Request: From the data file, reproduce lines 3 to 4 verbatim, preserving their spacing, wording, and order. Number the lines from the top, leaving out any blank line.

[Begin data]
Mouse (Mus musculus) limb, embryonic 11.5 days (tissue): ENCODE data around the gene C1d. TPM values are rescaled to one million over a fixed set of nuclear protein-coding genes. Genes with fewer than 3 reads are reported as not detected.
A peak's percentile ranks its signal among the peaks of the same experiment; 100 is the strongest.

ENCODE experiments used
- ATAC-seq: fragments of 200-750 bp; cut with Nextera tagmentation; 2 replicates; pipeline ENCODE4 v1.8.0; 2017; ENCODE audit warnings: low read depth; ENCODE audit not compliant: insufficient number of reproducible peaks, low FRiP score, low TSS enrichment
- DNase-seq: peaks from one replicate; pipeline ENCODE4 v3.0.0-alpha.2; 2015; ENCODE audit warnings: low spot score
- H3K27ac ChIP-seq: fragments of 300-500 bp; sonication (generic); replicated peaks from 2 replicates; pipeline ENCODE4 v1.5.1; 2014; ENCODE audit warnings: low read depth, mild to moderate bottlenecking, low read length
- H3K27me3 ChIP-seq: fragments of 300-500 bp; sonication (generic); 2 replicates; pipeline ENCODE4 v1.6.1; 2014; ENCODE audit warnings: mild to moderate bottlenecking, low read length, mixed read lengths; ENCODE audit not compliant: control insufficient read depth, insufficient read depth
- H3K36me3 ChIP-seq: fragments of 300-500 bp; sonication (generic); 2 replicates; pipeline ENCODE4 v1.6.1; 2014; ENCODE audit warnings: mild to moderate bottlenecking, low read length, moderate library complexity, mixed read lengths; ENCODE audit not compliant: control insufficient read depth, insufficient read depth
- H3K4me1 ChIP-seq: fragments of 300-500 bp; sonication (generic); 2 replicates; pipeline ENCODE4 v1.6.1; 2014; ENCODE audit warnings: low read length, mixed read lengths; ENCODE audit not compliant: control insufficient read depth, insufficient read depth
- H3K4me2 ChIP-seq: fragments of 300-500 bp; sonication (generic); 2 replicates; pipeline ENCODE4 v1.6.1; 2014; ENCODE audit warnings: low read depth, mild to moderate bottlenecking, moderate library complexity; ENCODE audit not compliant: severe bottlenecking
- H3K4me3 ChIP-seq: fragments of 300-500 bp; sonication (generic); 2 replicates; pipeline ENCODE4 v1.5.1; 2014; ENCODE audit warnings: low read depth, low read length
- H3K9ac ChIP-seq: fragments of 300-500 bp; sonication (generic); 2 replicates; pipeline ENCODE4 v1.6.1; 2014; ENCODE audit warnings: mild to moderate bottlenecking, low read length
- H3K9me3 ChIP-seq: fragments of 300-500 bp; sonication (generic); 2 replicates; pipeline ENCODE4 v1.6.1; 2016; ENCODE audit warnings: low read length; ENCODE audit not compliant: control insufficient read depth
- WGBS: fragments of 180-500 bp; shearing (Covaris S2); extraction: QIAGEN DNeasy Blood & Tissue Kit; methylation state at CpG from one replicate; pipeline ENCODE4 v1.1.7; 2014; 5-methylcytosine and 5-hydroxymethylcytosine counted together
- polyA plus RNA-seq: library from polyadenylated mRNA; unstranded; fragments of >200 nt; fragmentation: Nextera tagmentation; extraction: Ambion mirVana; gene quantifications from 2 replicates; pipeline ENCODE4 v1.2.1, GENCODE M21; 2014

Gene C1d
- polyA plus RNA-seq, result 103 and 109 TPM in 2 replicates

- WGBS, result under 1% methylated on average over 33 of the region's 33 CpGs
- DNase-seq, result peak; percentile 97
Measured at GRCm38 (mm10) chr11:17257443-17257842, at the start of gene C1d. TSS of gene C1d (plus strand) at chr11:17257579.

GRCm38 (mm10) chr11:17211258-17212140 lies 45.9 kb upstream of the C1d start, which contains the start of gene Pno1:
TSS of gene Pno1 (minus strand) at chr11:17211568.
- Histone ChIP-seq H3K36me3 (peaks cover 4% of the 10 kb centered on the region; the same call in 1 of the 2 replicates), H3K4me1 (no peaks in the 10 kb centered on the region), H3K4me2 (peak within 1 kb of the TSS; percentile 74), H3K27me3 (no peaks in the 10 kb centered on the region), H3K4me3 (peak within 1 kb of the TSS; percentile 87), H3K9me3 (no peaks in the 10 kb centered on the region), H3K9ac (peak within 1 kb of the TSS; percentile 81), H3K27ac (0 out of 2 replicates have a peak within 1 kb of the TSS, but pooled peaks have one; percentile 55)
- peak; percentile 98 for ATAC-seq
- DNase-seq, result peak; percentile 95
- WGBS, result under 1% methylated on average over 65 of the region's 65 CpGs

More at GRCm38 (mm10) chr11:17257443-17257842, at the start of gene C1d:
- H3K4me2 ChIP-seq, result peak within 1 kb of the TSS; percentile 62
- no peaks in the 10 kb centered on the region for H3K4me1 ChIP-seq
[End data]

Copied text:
ENCODE experiments used
- ATAC-seq: fragments of 200-750 bp; cut with Nextera tagmentation; 2 replicates; pipeline ENCODE4 v1.8.0; 2017; ENCODE audit warnings: low read depth; ENCODE audit not compliant: insufficient number of reproducible peaks, low FRiP score, low TSS enrichment